Government Moves To Enhance Bank Recapitalisation Outlay To Rs. 1,06,000 Crore In The Current Financial Year
The government today moved proposal in Parliament for enhanced bank recapitalisation outlay from Rs. 65,000 crore to Rs. 1,06,000 crore in the current financial year to propel economic growth, cementing India’s position as the fastest growing economy of the world. This would enable infusion of over Rs. 83,000 crores in the coming few months in Public Sector Banks (PSBs).
The enhanced provision is aimed at:
(1) Meeting regulatory capital norms
(2) Providing capital to better-performing PCA Banks to achieve 9% Capital to Risk-weighted Asset Ratio (CRAR); 1.875% Capital Conservation Buffer and the 6% Net NPA threshold, facilitating them to come out of PCA
(3) Facilitating non-PCA banks that are in breach of some PCA thresholds to not be in breach
(4) Strengthen amalgamating banks by providing regulatory and growth capital
Following comprehensive clean-up of the banking system under Government’s 4R’s approach of Recognition, Resolution, Recapitalisation and Reforms, the envisaged recapitalisation would equip banks financially at levels higher than the global norms. In this connection, it is pertinent that India’s capital norms for banks are 1% higher than the norms recommended under the global Basel-III framework. Further, unlike the early intervention regime of other major economies, India’s PCA framework for weaker banks has more onerous thresholds, viz., higher capital thresholds and a Net NPA threshold that further embeds capital requirement on account of provisioning of NPAs. Today’s proposal in an expression of Government’s commitment that each PSB is an article of faith, and aims at securing compliance even for the higher regulatory norms.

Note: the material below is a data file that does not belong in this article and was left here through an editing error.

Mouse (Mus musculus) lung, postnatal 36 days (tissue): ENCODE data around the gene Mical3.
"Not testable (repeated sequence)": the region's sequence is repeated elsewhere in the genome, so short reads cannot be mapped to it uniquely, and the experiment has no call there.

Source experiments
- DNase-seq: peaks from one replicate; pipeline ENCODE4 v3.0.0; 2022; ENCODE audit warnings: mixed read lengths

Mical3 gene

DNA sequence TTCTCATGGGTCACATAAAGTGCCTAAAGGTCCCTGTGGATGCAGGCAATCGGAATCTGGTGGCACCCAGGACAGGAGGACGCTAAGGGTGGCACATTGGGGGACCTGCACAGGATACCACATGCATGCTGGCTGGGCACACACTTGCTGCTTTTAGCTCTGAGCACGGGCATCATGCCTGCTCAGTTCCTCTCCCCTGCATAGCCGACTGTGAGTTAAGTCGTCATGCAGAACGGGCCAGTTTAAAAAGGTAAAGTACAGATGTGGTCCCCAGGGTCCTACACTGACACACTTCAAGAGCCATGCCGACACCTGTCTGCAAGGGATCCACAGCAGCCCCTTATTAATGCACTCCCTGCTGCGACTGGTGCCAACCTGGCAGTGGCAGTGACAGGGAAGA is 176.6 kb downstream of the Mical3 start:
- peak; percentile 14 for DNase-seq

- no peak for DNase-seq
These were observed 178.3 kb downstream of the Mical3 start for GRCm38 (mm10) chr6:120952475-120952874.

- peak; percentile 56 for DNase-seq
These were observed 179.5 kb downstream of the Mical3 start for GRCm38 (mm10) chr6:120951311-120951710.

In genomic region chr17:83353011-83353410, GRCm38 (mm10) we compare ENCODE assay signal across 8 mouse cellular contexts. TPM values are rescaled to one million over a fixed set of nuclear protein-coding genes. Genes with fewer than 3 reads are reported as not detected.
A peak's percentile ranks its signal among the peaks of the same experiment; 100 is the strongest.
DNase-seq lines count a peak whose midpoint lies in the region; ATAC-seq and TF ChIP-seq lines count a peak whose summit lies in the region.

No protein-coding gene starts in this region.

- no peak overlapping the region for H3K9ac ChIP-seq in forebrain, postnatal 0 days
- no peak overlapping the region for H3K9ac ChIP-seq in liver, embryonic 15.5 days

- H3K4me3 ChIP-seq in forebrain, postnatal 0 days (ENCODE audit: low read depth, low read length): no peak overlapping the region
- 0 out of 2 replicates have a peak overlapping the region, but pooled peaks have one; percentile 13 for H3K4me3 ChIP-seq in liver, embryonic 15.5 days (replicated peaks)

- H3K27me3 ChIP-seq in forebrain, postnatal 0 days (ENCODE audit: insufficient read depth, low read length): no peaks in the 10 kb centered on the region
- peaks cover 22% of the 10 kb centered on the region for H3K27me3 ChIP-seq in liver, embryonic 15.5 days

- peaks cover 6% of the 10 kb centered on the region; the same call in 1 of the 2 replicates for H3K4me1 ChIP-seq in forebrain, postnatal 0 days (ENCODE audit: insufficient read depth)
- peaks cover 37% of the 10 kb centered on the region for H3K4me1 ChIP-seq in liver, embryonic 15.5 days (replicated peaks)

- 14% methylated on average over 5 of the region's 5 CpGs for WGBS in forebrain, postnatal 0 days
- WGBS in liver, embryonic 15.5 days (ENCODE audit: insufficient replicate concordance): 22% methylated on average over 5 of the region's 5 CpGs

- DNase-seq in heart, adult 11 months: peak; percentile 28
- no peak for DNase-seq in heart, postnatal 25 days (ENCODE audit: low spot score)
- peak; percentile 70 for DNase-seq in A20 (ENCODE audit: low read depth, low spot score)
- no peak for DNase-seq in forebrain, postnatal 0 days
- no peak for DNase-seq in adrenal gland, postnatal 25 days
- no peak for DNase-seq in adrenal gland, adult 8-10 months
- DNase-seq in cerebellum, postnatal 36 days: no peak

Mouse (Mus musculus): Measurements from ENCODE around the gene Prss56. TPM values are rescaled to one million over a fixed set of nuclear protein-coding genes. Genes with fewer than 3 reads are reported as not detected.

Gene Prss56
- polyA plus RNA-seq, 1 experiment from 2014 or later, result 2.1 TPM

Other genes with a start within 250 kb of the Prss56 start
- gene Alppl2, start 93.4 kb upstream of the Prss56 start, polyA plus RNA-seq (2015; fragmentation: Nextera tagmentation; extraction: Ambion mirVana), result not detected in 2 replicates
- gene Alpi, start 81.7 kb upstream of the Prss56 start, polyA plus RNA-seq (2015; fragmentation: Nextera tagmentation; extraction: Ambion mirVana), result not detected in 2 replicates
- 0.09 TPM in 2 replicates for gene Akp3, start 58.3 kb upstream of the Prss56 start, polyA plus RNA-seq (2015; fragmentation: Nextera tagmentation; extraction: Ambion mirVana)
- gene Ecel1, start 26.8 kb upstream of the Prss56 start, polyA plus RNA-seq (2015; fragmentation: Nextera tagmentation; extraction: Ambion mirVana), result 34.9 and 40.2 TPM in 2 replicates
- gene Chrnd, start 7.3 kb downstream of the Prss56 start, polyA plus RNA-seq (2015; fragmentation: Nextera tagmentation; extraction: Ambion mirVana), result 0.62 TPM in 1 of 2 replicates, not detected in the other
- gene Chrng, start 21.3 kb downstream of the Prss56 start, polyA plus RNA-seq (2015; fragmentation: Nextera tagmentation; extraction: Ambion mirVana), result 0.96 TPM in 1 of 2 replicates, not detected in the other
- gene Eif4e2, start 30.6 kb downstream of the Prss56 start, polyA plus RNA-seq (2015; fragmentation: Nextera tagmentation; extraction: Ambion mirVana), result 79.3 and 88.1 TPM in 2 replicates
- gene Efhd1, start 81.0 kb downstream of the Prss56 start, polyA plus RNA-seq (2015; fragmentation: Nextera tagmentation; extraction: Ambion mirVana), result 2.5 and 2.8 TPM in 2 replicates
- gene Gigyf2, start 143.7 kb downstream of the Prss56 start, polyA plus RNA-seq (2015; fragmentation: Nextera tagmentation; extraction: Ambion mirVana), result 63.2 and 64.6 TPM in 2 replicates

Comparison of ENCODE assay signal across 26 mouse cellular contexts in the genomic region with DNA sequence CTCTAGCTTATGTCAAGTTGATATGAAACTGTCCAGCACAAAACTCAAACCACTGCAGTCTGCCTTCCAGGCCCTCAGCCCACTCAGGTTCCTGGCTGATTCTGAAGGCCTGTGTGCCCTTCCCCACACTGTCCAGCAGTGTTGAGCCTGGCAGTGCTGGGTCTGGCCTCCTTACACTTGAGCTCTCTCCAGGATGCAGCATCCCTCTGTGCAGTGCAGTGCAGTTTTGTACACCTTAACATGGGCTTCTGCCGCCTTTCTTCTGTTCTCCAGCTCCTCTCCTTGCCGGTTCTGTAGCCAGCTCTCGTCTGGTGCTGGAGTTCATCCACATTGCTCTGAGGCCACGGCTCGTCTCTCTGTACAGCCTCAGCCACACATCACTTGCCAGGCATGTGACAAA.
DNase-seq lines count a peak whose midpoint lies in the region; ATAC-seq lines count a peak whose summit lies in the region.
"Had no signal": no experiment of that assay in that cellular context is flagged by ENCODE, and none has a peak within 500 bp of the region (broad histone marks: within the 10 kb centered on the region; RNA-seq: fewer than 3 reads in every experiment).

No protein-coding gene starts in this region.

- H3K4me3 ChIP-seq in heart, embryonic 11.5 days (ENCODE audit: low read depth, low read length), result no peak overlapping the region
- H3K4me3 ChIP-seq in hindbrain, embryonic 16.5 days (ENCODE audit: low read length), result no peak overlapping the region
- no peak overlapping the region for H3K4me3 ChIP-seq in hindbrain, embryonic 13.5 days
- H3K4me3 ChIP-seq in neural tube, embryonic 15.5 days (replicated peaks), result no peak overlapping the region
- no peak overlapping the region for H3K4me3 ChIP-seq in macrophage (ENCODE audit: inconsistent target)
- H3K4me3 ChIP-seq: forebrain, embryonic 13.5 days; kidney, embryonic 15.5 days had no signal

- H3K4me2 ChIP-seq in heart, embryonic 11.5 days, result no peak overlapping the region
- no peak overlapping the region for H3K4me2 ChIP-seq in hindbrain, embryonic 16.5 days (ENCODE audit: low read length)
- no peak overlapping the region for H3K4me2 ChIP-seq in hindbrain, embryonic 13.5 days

The results of the Government’s comprehensive 4R’s approach to strengthening PSBs and foster a culture of clean and responsible banking are now visible:
Recognition of restructured standard assets as NPAs was initiated with Asset Quality Review in 2015 and with discontinuation of restructuring schemes this year, the recognition exercise is nearly over with such assets declining from the peak of 7.0% in March 2015 to 0.59% as of September 2018.
Resolution process has been strengthened by changing the creditor-debtor relationship through the Insolvency and Bankruptcy Code and debarment of wilful defaulters and connected persons, which has resulted in record recovery this year.
Recapitalisation, under which, with today’s decision, total mobilisation of capital in PSBs since the commencement of clean-up in 2015-16 is slated to be over Rs. 3,00,000 crore.
Reforms have accompanied recapitalisation in the form of a comprehensive PSB Reforms Agenda that addresses the root causes of poor asset quality and commits banks to clean lending and rolling out of next-generation banking services by leveraging benefits of technology and formalisation of the economy.
Through 4R’s, the banking system has registered a sharp reduction in stress and loan defaults, record recovery and steady increase in provision coverage, and is poised to further harness the benefit from large-scale resolution anticipated over the current and next financial years.
The major impact of the 4R’s approach is as under:
♦ Gross NPAs of PSBs have started declining after peaking in March 2018, registering a decline of Rs. 23,860 crore in the first half of the current financial year.
♦ Non-NPA accounts overdue by 31 to 90 days (Special Mention Accounts 1 & 2) of PSBs have declined by 61% over five successive quarters from Rs. 2.25 lakh crore as of June 2017 to Rs. 0.87 lakh crore as of September 2018, substantially paring down credit at risk.
♦ The Provision Coverage Ratio (PCR) of PSBs has risen steeply from 46.04% as of March 2015 to 66.85% as of September 2018, giving banks cushion to absorb losses.
♦ Record recovery of Rs. 60,726 crore has been effected by PSBs in the first half of the current financial year, which is more than double the amount recovered over the corresponding period last year.
♦ PSBs have de-risked their portfolio as reflected in the Credit Risk-weighted Assets (RWAs) to Gross Advances ratio which has been decreased from 80.26% in Sep-17 to 71.20% in Sep-18.
♦ India’s global rank on “getting credit” under World Bank’s Ease of Doing Business Index has improved from 44 in 2016 to 22 in 2018, manifesting Enhanced Access & Service Excellence (EASE) in banking.